It has passed the 35-kilovolt dielectric testing and is safe from an electrical point of view.

Q: Can a Firechief® Lith-Ex extinguisher be used on other classes and types of fire?

A: Yes, it can.  From a Class A point of view, it is a very effective method of preventing propagation.    It is also very effective on Class D but will need a different type of nozzle.

Q: Are Lithium-ion batteries a Class D fire risk?

A: Lithium-ion battery fires are not a class D fire risk.  Being Lithium, they do get labelled as such, but because of the makeup of the cell, and there being no free metal in a Lithium-ion battery, it is not class D.  This type of fire has its own risks that are quite different to anything else.

Q: Are Firechief® Lith-ex extinguishers safe to use in the home, office, or a small space?

A: Absolutely.  Lithium-ion battery fires in devices such as mobiles and small tools can be effectively controlled using a Firechief® Lith-Ex extinguisher but remember not to put yourself or others at any unnecessary risk within the workplace.

Q: What training do people need to effectively use a Firechief® Lith-Ex extinguisher?

A: Training is really important, especially when you’re dealing with lithium-ion batteries as these are a new fire risk and they are very complex fires to tackle. It’s about education and understanding a lithium-ion battery and how and why they go into thermal runaway

You really should get anyone who’s trained within your organisation to deal with fires to understand the lithium batteries.  We’re not advocating people to become firefighters, but they should all have a good understanding of a lithium-ion battery fire and how complex these fires are.  This is why Firechief® offer CPD accredited courses for people to become more educated on this risk.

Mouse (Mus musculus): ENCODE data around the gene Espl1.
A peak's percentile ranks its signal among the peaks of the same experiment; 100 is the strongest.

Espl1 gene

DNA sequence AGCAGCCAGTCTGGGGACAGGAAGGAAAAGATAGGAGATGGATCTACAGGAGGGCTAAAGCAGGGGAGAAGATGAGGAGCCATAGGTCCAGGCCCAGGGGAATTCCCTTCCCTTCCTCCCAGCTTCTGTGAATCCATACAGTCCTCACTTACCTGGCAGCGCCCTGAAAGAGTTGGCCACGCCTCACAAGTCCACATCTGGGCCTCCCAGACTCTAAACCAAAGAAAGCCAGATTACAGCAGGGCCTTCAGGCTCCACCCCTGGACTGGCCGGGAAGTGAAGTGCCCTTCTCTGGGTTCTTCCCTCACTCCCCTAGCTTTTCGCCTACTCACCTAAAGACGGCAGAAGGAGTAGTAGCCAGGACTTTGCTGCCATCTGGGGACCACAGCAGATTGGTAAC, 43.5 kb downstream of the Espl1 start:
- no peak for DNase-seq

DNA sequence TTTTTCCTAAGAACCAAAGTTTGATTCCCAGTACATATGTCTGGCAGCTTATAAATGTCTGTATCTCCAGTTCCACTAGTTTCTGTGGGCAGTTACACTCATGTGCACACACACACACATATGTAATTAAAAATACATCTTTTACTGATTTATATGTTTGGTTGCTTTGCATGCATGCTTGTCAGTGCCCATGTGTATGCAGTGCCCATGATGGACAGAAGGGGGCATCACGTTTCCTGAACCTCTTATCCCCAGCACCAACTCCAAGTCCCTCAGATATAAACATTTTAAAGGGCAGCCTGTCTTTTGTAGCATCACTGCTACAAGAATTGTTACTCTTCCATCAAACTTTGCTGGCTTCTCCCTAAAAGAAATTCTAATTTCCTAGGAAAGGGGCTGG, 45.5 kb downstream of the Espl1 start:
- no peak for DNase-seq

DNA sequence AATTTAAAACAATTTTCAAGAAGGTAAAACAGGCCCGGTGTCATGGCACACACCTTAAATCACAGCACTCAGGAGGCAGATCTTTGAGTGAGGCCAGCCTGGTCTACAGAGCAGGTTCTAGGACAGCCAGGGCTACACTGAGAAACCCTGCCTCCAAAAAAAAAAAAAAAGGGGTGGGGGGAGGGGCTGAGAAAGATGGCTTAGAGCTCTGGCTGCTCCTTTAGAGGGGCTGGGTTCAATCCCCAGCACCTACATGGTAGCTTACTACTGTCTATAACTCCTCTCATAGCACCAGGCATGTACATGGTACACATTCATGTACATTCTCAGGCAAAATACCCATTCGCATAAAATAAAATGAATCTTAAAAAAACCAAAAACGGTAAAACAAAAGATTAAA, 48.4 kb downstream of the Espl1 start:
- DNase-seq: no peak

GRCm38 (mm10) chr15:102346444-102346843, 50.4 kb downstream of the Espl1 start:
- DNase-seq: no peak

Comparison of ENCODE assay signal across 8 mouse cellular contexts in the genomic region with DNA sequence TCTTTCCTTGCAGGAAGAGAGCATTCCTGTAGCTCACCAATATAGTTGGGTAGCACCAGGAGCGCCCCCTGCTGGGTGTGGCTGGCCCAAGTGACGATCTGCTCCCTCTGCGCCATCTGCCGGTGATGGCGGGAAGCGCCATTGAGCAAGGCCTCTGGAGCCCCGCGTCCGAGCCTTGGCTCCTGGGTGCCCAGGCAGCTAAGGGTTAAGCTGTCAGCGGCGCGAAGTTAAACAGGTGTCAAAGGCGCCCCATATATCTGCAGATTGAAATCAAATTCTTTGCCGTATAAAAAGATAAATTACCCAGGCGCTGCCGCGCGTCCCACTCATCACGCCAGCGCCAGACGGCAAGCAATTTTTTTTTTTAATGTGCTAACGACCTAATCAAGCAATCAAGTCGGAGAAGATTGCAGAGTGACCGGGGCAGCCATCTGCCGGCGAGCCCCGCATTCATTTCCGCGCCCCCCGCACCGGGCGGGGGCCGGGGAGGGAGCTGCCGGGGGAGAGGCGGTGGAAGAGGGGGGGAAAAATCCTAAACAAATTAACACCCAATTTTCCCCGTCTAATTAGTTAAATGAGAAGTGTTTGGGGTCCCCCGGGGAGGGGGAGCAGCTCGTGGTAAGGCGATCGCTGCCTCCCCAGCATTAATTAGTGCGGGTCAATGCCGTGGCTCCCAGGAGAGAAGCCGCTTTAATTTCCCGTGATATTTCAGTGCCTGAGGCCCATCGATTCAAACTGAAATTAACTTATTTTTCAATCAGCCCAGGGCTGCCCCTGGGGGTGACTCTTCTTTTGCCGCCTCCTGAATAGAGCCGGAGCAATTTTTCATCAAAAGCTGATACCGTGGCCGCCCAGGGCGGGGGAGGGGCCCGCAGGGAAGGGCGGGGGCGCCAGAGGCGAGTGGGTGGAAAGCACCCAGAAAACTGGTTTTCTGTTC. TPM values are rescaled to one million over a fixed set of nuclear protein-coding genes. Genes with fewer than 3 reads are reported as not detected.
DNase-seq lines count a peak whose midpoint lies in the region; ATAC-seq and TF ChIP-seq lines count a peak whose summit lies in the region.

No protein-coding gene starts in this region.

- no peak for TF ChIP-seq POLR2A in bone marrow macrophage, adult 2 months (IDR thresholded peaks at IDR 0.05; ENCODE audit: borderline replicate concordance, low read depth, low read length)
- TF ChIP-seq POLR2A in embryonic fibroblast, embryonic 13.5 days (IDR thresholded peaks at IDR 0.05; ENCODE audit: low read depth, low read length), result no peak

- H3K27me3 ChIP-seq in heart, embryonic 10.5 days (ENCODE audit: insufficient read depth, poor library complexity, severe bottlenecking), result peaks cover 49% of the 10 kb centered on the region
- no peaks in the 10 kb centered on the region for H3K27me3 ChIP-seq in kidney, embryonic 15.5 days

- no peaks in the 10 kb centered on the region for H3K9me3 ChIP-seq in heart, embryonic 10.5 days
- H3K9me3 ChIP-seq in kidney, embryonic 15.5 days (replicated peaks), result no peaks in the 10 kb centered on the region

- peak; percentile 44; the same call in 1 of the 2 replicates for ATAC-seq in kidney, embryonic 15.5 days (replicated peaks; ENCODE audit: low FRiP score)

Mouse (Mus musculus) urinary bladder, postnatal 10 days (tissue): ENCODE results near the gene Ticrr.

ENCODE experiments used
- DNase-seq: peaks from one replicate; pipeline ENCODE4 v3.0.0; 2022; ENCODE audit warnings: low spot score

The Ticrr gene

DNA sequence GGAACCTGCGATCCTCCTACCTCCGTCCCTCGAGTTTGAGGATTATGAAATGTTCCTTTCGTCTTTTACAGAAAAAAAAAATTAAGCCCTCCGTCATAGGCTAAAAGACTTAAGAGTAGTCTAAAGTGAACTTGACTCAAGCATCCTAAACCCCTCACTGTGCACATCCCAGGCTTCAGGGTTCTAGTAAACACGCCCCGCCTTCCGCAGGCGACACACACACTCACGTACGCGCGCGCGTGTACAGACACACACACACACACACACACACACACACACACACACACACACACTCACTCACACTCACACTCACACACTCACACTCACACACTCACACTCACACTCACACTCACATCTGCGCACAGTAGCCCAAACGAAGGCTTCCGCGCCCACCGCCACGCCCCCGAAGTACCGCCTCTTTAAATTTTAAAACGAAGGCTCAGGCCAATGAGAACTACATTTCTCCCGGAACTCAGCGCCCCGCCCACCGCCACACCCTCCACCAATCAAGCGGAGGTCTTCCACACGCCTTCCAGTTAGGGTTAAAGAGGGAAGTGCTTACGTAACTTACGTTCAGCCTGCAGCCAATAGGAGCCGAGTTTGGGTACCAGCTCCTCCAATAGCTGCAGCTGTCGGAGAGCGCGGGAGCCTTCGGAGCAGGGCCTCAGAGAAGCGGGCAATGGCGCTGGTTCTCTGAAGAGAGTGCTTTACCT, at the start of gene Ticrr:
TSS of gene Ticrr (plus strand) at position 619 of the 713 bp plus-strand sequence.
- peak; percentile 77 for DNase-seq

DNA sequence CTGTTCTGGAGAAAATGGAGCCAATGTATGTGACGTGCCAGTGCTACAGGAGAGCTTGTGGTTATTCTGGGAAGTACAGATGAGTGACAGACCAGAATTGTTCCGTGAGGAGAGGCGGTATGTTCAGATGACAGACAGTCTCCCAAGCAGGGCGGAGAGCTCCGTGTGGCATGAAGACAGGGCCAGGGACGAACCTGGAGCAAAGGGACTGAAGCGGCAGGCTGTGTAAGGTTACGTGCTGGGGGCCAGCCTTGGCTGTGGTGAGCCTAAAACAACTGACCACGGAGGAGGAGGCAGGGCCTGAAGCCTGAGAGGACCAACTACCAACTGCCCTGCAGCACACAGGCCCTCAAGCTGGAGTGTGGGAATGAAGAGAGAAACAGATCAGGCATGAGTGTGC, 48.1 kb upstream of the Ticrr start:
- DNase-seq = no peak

Q: What are the environmental impacts of using Firechief® Lith-Ex extinguishers?

A: Firechief® Lith-Ex extinguishers contain just water (83%) and vermiculite (17%) and will not cause any damage as vermiculite is an environmentally friendly product. It is a natural mineral mined from the ground.  Every single batch of vermiculite is batch tested to ensure that it’s pure.

Q: How likely is it that Firechief® Lith-Ex Extinguishers will become compliant with British Standards?

A: At the moment, there is no Lithium-ion battery fire standard, but the internal EN NTA 8133 Dutch standard is becoming the most globally recognized standard and is being adopted by BSI, as their test standard for Lithium-ion Battery fire.  We hope this will be adopted as quickly as possible and in the meantime are working with other standards agencies to certificate and verify our products as much as possible, so they already hold the Marine Directive, CA, UL Independent test, and BSI Kitemark for the A fire rating.  In effect, they hold as many standards as are available currently.

Q: What are the recommendations for servicing, refilling and extended maintenance of Firechief® Lith-Ex extinguishers in line with BS5306?

A: Firechief® Lith-Ex extinguishers can be serviced annually just like any other extinguisher under BS5306.  However, they cannot be refilled so we recommend that after 5 years they are taken out and replaced with new units, unless they’ve been used in which case they need to be replaced at that time just like any other extinguisher.

 

Additional resources:

E-Book ‘Lithium-ion Battery Fires – a guide to the risk that isn’t going away but can be managed’

Podcast – Lithium-ion Battery Fires – what you need to know

Firechief® Academy CPD accredited training courses